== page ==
Struggling US Airways Is Still Alive

The continued existence of US Airways, which is in its second round of bankruptcy protection and now flirting with a merger, defies the conventional wisdom in vogue since the airline industry went into a tailspin in 2001.


An agreement it reached in November with General Electric Co., which has a financial stake in more than half the airline's planes, gives the company access to $140 million and calls for it to return 25 aircraft to GE in the next three years.

GE has also reached agreements that have been helpful to Delta and Independence Air.

Although some airline analysts have professed surprise at GE's willingness to reach agreements with financially shaky airlines, GE spokesman Eric Jones says his company makes business judgments case-by-case, and that deals it enters into benefit airlines and GE.

"We make business decisions," he said. "We like to support our customers when we can, and deals have to make sense for us."

The strategy is apparently working. GE said this month that earnings from its aviation segment rose 13 percent in the first quarter, compared with the same period a year ago, to $163 million.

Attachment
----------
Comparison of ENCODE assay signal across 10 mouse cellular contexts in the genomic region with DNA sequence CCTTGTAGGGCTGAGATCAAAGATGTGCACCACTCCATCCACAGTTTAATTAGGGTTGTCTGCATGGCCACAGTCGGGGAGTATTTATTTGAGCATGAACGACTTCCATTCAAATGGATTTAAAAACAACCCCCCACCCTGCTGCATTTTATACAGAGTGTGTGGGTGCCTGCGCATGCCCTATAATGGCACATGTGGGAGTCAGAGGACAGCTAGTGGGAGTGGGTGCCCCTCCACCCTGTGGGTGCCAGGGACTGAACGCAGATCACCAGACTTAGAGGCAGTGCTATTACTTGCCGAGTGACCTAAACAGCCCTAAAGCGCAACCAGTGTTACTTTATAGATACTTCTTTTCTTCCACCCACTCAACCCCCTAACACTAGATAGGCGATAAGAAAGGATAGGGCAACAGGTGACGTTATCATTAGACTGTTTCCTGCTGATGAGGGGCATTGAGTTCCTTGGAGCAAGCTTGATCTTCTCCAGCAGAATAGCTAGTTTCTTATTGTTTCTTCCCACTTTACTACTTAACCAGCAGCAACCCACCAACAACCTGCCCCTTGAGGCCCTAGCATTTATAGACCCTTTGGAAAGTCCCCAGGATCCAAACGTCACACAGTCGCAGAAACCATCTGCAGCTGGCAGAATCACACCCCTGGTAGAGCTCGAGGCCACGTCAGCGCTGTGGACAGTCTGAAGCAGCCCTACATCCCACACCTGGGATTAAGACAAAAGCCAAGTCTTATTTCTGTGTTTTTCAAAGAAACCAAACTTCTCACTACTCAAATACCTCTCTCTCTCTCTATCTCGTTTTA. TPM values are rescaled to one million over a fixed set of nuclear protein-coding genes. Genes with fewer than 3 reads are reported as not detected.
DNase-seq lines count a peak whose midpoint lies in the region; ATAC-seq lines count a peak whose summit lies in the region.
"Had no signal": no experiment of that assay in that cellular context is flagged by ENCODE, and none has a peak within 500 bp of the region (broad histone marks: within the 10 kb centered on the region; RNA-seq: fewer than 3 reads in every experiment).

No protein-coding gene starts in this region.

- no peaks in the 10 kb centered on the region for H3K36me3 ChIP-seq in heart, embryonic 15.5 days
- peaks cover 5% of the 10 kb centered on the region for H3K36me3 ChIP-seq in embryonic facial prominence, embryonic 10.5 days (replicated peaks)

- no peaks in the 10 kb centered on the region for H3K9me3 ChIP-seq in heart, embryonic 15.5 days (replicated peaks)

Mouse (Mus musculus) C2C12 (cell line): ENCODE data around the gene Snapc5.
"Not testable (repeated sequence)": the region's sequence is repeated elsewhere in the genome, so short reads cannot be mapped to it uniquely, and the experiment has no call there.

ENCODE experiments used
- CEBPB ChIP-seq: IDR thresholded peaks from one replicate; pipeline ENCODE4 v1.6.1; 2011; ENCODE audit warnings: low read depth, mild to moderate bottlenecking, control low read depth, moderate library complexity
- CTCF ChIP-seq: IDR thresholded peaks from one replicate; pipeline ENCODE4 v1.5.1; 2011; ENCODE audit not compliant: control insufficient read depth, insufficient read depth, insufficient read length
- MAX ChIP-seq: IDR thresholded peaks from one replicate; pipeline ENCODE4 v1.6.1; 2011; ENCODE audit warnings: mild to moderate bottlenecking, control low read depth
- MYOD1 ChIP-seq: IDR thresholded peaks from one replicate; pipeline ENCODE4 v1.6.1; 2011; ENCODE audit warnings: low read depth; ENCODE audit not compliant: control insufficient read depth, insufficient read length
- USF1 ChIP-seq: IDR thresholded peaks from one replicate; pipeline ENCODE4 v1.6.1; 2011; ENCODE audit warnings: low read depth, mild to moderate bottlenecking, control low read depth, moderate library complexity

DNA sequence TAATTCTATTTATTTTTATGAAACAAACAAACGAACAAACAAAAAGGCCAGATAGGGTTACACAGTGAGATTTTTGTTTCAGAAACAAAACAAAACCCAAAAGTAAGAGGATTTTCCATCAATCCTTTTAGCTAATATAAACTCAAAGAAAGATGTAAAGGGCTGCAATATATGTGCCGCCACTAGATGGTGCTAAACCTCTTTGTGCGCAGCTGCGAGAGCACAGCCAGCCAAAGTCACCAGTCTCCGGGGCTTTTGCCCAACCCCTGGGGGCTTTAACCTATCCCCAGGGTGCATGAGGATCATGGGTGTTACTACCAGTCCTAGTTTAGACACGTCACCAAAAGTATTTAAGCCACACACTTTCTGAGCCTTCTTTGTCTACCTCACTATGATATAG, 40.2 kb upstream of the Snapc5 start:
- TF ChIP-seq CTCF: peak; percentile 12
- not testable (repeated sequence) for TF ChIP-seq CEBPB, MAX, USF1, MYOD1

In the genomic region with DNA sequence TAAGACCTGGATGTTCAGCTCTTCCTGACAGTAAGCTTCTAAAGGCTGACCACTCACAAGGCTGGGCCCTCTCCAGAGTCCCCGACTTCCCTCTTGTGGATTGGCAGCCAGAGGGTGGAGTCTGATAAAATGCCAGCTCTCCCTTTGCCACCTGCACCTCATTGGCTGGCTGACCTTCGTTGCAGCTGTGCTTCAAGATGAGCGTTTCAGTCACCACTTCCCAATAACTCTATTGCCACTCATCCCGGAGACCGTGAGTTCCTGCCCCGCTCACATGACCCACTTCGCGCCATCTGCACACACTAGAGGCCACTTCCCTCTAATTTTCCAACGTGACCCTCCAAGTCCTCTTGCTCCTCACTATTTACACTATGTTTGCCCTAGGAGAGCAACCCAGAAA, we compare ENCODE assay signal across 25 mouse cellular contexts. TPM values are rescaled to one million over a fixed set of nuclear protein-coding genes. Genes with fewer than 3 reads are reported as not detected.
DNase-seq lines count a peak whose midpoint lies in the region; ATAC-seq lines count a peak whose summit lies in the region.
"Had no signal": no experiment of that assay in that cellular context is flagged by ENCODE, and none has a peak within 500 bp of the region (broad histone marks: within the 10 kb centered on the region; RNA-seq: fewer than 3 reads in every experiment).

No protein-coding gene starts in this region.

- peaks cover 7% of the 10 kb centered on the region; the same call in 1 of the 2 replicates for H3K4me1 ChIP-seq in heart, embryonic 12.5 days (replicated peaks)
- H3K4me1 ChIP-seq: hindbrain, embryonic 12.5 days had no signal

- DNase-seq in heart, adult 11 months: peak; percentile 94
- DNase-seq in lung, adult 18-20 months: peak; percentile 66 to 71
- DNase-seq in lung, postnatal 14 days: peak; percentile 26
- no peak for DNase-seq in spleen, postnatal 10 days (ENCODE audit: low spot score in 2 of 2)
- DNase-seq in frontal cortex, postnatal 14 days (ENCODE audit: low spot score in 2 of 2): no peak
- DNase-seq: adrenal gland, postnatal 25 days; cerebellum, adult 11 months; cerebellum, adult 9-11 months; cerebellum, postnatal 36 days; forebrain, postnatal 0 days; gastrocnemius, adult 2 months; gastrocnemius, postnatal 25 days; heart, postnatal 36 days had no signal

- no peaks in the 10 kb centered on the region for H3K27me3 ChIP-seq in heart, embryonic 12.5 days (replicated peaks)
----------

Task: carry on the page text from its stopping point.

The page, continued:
Last week, when news of merger talks between US Airways and America West broke, analysts were mostly skeptical, saying mergers traditionally have failed to solve the industry's problems.

Typically, forecasters of consolidation have painted scenarios of carriers shutting and alleviating a glut of seats. That would allow survivors to raise fares and start making money again.

But now with talk of a US Airways/America West link-up, expectations for sudden relief in the industry's overcapacity have dimmed.

Still, with high fuel costs, fierce competition and big losses, most analysts say they believe that eventually, something's got to give. Sometime.

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